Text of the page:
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What’s So Special About Ramps?

It's spring, and that means many will be foraging for the delicacy known as ramps. But what exactly are they? We explain and provide 3 recipes!

Ramps. Unless you’re from Southern Appalachia, the name probably conjures up highway interchanges or skateboarding. Those who are familiar with wild ramps, though, will know that those images couldn’t be farther from the reality of this pungent plant.

What Are Ramps?

Also known as spring onions, ramsons, wild leeks, wood leeks, and wild garlic, ramps (Allium tricoccum) are a member of the allium family, which includes garlic and onions. The perennial wild onion grows in early spring and is a much sought after favorite of wild foragers.

They grow throughout the eastern half of the United States and Canada and are popular in the local cuisine of many states and provinces.

Ramps are easy to distinguish from other wild onions by their broad, smooth, leaves, which are light green in color, sometimes with deep purple tints. The stalks appear similar to those of scallions, though they often widen at the root for a slightly more bulbous appearance. Both the stalks and leaves are edible.

Ramp - Ramsons
Ramps are one of the first wild edibles to emerge in the spring.

Ramp festivals, to celebrate the return of the plant, are a common occurrence in southern Appalachia, where they are most abundant. Farther north, in Canada and New England, they are scarcer and have been commercially exploited to the point where they are now protected. In these areas, many of the ramps people eat are cultivated.

Are Ramps Healthy?

Like all onions, ramps are rich in vitamins A and C, selenium, and chromium. That makes them good for teeth, bones, eyesight, the immune system, the cardiovascular system. They contain antioxidant properties that fight off harmful free radicals in the body.

Here are a few recipes to help you enjoy this wild spring delicacy:

Grilled Ramps and Asparagus Recipe

Ingredients:
20 ramps
1 bunch thin asparagus
3 tablespoons extra-virgin olive oil
Coarse salt and ground pepper

Directions:
Prelight a grill. Trim and discard the root hairs and the tough ends from the asparagus. Drizzle with olive oil, season with salt and pepper, and toss to evenly coat. Arrange ramps and asparagus on the grill in a single layer. Grill until hot and grill marks appear, about 1 minute per side. Transfer to a platter and serve.

Pickled Ramps

Ingredients:
1 tablespoon coarse salt, plus more as needed
2 lb. ramps, cleaned, green leaves trimmed to 1″ past white and red parts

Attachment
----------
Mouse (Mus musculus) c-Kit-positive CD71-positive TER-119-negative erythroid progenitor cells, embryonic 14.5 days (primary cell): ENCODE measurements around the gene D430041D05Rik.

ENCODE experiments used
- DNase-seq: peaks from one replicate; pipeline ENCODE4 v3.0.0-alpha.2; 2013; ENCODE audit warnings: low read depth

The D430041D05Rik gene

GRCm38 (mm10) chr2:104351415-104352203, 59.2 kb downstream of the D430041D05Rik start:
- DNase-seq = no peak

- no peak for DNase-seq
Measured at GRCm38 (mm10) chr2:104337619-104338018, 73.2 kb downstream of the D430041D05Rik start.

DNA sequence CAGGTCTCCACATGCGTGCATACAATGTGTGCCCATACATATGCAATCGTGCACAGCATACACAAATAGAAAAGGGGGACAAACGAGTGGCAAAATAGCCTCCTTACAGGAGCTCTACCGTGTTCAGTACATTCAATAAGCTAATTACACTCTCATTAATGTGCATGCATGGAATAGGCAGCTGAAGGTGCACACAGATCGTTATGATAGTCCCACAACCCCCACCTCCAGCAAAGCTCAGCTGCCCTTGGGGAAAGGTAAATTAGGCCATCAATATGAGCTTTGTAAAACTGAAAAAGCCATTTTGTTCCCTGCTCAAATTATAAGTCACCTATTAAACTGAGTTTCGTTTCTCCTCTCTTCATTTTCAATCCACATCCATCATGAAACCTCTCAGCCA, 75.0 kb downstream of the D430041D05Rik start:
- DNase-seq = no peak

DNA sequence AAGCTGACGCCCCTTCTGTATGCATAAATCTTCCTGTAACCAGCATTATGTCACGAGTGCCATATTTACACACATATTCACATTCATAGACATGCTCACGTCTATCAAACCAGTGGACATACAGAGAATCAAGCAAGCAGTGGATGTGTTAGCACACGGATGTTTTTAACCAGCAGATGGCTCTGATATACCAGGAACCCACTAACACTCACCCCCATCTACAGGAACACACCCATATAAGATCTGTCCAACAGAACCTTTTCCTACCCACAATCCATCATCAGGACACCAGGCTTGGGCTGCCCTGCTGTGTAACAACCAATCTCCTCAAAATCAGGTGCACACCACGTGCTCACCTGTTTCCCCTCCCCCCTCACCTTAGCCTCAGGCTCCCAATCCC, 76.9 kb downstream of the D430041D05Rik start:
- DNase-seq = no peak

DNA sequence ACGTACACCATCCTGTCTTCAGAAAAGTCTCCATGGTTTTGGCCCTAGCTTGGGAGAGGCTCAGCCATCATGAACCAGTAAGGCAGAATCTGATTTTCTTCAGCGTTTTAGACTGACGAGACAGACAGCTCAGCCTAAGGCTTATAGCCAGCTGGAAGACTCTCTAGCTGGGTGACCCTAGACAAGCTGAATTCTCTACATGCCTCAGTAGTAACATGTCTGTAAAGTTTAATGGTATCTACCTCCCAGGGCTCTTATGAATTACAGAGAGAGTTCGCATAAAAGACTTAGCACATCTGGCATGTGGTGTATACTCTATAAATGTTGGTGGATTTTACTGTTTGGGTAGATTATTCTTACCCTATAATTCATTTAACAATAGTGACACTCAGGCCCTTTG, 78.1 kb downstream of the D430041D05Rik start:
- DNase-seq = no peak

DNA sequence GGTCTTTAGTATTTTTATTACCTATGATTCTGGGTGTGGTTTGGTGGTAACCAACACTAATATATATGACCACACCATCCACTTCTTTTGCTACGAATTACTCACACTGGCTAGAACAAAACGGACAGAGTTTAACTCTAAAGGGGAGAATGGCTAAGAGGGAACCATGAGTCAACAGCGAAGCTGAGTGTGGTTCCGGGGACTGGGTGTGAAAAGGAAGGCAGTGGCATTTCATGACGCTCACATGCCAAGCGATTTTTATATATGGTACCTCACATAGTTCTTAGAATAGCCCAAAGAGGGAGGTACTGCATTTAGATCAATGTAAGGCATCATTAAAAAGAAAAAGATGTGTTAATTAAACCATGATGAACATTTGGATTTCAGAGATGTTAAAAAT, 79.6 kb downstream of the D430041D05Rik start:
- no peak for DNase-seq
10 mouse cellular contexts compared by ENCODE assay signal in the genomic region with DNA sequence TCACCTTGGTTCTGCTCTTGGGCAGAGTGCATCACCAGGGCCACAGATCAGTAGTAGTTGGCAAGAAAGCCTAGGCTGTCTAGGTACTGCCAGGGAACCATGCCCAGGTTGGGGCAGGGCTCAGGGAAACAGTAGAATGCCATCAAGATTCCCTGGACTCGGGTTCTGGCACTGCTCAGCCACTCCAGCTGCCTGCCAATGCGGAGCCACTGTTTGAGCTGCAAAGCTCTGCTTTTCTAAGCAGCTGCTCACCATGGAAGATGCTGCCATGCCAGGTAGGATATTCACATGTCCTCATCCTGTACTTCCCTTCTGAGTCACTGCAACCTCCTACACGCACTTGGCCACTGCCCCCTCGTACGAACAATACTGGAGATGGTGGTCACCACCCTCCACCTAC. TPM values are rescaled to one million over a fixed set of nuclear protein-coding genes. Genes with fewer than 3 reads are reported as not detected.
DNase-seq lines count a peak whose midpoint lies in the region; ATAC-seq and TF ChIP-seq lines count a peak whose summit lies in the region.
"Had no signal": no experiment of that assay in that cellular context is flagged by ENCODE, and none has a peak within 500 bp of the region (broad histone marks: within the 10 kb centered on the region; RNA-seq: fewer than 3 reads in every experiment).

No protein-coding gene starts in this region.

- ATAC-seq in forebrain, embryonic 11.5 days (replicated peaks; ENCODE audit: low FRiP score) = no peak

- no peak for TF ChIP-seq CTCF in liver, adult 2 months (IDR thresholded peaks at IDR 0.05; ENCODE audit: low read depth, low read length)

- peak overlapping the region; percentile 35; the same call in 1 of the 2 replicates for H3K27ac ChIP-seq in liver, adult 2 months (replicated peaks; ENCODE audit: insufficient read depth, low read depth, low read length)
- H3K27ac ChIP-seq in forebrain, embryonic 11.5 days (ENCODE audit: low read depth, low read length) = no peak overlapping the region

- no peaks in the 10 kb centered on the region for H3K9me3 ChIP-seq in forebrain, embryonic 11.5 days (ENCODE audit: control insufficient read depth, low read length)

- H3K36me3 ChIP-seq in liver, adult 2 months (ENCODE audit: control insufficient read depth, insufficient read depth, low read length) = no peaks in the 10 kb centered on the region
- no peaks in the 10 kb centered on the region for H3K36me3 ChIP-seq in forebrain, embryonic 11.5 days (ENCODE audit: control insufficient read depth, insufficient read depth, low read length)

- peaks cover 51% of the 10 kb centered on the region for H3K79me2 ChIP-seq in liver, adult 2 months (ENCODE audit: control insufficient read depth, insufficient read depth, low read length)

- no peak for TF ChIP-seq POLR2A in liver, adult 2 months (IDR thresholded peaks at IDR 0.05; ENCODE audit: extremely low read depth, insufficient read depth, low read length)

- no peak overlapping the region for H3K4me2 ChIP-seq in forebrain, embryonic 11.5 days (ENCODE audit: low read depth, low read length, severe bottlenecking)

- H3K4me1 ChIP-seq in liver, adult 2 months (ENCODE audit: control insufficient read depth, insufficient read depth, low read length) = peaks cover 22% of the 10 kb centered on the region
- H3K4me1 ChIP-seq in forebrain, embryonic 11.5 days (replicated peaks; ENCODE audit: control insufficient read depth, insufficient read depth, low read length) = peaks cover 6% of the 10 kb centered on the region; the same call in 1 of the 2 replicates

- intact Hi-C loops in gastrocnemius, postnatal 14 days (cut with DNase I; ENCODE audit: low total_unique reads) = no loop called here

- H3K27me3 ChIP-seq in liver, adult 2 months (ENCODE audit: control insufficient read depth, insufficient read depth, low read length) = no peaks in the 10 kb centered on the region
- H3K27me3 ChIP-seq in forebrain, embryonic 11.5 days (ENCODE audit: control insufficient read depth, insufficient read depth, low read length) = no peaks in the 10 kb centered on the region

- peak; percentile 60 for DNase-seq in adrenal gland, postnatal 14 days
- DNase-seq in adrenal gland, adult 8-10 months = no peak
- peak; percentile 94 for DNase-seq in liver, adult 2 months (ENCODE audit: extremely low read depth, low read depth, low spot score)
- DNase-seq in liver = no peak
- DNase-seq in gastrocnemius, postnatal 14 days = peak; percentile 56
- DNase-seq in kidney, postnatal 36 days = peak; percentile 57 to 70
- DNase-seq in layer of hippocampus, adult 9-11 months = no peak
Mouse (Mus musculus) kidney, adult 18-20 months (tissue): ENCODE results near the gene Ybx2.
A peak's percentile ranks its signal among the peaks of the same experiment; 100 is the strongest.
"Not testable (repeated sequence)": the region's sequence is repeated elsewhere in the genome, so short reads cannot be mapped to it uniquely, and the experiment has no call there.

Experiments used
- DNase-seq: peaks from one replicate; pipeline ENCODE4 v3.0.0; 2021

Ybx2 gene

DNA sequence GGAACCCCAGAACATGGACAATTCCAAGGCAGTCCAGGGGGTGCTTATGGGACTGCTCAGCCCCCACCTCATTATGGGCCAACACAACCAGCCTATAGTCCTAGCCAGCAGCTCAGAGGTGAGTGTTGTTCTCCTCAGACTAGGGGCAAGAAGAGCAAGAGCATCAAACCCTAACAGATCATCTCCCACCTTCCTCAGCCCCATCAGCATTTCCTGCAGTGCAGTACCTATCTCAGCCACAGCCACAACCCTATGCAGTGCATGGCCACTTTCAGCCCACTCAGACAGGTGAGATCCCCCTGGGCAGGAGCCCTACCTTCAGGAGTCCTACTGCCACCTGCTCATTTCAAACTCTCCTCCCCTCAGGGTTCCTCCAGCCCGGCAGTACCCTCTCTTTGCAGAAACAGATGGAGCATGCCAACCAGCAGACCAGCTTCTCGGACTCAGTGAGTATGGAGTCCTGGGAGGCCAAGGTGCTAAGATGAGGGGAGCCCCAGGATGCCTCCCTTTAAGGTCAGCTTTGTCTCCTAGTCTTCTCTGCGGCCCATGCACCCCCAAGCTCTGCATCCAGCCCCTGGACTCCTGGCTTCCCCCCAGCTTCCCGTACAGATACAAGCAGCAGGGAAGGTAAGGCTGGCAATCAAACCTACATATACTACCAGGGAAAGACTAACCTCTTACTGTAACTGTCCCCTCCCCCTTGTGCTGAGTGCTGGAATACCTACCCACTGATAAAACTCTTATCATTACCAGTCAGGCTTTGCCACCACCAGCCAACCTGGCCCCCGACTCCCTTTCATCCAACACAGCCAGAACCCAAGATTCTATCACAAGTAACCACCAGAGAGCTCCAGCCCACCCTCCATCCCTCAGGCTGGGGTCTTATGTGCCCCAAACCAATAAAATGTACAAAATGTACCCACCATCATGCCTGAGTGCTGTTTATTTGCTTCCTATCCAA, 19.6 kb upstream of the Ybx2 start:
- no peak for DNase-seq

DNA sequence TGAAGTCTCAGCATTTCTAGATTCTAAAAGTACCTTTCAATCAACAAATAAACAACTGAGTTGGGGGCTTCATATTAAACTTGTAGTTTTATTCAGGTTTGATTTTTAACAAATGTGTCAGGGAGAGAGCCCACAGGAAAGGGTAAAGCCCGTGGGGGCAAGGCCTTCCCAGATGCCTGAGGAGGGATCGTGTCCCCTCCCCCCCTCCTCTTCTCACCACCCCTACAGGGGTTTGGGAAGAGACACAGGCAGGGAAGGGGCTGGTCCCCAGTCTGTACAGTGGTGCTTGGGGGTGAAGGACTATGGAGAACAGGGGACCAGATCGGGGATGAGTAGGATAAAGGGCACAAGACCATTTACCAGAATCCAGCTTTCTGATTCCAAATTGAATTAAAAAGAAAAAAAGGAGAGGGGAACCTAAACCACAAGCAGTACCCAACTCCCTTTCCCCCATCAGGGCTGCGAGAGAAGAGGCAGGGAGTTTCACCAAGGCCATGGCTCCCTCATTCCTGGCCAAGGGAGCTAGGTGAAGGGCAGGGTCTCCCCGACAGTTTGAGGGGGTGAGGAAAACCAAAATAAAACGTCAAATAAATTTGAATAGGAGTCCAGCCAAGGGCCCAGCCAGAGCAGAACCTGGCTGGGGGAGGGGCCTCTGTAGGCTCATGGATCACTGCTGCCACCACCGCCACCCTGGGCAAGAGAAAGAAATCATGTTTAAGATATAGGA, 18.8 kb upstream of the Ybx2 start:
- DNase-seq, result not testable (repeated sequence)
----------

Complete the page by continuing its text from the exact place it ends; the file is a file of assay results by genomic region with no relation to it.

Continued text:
1 cup white wine vinegar
1 cup sugar
1 teaspoon. mustard seed
2 teaspoons mixed peppercorns
1/2 teaspoon caraway seed
1/2 teaspoon fennel seed
1/2 teaspoon cumin seed
1 bay leaf

Instructions:
Bring a 4-quart saucepan of salted water to a boil. Add ramps and cook until slightly tender, about 30 seconds. Using a slotted spoon, place ramps in an ice bath. Drain and place them in a sterilized 1-quart glass jar with airtight lid. Pour out the boiling water and combine 1 tablespoon salt, 1 cup water, vinegar, sugar, mustard seed, peppercorns, caraway seed, fennel seed, cumin seed, and bay leaf in the saucepan. Bring to a boil over medium-high heat and cook, stirring, until the sugar dissolves, about 2 minutes. Pour mixture over the ramps and seal the jar. Let cool to room temperature and refrigerate for up to 2 weeks.

 Potato Ramp Skillet Soup

Ingredients:
6 slices bacon
4 cups chopped ramps, including leaves
4 to 5 cups diced red potatoes
3 tablespoons flour
4 cups chicken broth
1 cup heavy cream
Salt and pepper, to taste

Directions:
In a large skillet, fry bacon until crispy, then set aside. Add ramps and potatoes to the skillet and fry on medium-low heat until ramps are tender. Sprinkle with flour and stir until the flour is absorbed. Stir in chicken broth and simmer until potatoes are tender. Stir in the cream and heat. Add salt and pepper to taste. Top with bacon and serve.

Jaime McLeod is a longtime journalist who has written for a wide variety of newspapers, magazines, and websites, including MTV.com. She enjoys the outdoors, growing and eating organic food, and is interested in all aspects of natural wellness.

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Mikki

what do you do with the bacon you set aside?

Susan Higgins

Hi Mikki, we have fixed the story: it’s used to top the soup, but you can snack on it, too!

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